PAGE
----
Sunday, January 16, 2011

"Saving CeeCee Honeycutt" BookLook Jan. 20

“Saving CeeCee Honeycutt”
“Saving CeeCee Honeycutt” by Beth Hoffman is a novel about southern women in the 1960’s. It’s filled with lots of nuts and as syrupy as a slice of pecan pie. These characters are “Steel Magnolias” without the hair salon. They range from sweetly eccentric to full-fledged crazy and we love reading about their absurd behavior and uppity ways.

CeeCee is short for Cecelia Rose. CeeCee is the twelve-year-old daughter of Camille Sugarbaker Honeycutt, formerly and forever Miss Vidalia Onion Queen 1951. Camille was swept off her satin pump clad feet by a northerner (damn Yankee) and is now living in utter misery in Ohio. Momma Camille slips steadily, or rather unsteadily, into complete insanity as her husband spends more and more time on the road working as a salesman. Little CeeCee is left to care for her delusional mother with no support except a kind elderly neighbor lady.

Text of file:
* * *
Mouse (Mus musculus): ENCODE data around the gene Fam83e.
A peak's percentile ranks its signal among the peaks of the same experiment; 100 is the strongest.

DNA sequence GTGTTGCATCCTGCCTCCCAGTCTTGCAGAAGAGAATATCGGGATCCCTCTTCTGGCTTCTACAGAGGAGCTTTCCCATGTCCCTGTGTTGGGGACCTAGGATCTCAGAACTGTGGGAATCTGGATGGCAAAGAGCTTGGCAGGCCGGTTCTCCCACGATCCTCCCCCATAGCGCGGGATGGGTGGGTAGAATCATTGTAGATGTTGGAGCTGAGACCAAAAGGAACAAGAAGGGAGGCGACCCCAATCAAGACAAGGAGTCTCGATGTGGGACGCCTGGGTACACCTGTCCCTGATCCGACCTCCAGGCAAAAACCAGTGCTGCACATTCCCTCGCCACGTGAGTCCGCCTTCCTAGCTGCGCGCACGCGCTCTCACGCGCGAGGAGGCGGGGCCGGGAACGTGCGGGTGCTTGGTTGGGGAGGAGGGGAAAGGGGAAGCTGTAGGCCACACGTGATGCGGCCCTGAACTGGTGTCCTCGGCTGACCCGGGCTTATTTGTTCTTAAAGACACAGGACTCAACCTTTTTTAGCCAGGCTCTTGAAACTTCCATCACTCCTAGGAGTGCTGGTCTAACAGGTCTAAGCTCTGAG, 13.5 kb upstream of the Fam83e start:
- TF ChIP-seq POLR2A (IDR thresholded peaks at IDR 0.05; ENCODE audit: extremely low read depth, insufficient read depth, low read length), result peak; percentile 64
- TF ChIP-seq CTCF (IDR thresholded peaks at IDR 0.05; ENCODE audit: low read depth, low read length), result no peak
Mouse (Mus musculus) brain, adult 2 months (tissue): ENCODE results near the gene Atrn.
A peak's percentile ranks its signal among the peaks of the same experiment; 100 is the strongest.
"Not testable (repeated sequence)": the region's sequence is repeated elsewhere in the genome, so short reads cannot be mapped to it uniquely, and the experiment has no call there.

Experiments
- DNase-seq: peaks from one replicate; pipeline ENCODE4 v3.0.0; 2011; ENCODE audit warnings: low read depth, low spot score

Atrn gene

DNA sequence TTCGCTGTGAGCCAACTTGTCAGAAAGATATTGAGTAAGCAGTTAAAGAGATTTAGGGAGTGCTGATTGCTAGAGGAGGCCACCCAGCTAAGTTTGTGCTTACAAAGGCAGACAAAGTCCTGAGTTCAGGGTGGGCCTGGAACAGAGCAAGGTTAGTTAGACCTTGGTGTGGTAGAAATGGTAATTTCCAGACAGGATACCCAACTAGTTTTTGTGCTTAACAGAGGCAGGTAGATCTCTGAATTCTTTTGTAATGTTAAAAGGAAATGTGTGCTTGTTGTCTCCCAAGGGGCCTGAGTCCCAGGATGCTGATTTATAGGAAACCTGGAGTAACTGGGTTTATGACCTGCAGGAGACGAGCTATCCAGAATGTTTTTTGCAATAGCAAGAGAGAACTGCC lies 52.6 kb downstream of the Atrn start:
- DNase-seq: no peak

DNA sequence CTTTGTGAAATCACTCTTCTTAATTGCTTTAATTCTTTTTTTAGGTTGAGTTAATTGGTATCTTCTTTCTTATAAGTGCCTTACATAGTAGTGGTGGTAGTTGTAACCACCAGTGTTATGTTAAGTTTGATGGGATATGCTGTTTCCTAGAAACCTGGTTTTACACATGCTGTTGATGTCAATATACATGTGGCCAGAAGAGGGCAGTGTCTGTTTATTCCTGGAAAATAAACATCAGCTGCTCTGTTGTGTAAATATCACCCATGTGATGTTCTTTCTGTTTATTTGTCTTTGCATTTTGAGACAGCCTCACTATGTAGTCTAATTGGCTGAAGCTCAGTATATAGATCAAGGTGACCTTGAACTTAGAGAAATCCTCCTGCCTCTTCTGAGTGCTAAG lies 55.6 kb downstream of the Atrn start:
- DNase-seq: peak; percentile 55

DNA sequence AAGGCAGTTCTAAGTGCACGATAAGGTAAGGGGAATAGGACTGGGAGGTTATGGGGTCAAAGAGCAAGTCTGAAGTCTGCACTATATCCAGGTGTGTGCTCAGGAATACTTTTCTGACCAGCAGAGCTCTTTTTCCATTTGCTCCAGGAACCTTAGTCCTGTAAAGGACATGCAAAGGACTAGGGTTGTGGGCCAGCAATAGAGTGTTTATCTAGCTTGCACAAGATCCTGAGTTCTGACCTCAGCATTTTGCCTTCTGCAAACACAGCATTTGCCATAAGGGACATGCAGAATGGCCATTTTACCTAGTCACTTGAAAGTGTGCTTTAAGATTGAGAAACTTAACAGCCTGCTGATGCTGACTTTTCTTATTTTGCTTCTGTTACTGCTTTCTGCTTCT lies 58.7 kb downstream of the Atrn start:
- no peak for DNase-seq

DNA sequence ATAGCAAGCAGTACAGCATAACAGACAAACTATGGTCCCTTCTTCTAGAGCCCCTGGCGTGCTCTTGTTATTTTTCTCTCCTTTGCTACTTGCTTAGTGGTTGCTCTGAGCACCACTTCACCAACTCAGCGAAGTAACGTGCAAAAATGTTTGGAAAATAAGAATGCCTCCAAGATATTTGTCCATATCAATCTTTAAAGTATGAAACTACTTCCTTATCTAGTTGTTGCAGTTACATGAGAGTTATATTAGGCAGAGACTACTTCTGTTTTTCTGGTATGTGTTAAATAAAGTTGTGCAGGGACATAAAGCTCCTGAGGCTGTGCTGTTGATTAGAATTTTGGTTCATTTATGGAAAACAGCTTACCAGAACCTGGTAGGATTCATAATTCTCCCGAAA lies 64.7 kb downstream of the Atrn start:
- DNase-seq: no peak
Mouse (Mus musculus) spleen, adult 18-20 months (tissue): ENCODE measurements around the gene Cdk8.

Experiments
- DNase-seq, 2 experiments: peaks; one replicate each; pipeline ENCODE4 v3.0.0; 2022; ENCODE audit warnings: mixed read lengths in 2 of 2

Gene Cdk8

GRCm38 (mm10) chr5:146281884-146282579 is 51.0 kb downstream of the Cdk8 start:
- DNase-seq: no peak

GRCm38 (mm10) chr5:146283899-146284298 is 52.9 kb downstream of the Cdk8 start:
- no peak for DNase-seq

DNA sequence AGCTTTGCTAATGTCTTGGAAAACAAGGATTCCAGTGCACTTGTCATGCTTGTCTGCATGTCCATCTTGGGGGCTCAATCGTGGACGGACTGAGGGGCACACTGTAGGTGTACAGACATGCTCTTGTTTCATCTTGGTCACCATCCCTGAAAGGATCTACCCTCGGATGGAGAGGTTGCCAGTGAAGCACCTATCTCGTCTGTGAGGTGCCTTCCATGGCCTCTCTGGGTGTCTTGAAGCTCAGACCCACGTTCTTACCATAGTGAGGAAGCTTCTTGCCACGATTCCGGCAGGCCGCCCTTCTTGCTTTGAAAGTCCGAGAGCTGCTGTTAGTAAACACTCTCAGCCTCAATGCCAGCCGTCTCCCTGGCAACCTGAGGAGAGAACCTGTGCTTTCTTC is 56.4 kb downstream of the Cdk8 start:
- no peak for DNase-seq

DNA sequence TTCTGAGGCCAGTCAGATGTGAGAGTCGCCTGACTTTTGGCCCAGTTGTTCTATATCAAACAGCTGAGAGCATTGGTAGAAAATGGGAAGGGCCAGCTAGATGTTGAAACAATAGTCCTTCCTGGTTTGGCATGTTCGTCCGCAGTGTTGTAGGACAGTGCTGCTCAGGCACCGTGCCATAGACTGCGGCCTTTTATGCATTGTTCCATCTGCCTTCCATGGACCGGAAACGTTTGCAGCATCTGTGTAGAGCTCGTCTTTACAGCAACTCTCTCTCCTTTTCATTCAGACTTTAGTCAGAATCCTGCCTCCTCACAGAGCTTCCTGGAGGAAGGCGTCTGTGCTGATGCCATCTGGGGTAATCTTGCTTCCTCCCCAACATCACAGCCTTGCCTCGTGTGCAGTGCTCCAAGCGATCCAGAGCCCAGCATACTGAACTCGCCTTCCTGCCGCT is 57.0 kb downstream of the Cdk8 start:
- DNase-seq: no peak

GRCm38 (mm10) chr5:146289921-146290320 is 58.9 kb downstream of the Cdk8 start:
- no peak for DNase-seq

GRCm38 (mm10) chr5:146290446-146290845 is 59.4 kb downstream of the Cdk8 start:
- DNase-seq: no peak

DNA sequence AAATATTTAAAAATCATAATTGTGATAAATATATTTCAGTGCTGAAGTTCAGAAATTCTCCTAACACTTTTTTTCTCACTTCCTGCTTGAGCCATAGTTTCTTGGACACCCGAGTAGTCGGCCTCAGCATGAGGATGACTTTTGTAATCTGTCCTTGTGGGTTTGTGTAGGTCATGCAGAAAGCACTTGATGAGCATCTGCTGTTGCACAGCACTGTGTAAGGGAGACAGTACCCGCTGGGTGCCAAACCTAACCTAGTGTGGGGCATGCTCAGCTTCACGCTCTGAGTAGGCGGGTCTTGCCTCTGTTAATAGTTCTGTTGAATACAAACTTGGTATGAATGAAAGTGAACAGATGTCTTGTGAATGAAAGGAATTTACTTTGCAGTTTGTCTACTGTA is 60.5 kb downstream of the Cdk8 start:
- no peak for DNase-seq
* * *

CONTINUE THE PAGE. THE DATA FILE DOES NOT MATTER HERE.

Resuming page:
After the untimely death of her mother who was run over by the ice-cream truck as she crossed the road dressed in one of her Goodwill gowns with matching heals and tiara, CeeCee is rescued by her mother’s elderly Aunt Tootie. Just picture little Cinderella driving off with her kindly fairy god-mother in a big Buick convertible headed for a happy ending in a southern mansion in Savannah Georgia.

Of course Aunt Tootie wasn’t christened Tootie, she was named Talullah. I love the names and nicknames of these southern women. When pronounced with a soft drawl and accented with an eyelash flutter they are pure poetry.

My own grandmother, Lucy Trotter Brigeforth Allen was nicknamed Aunt Tot. This odd moniker used a version of her middle name and carried the expectation that at age 37 this unmarried nurse would be the old maid of the family – everybody’s Aunt. Boy did she fool them! Picture the Southern Belle driving off into the sunset with her dashing Mr. Allen headed for a happy ending in a…farmhouse growing tobacco ever after.

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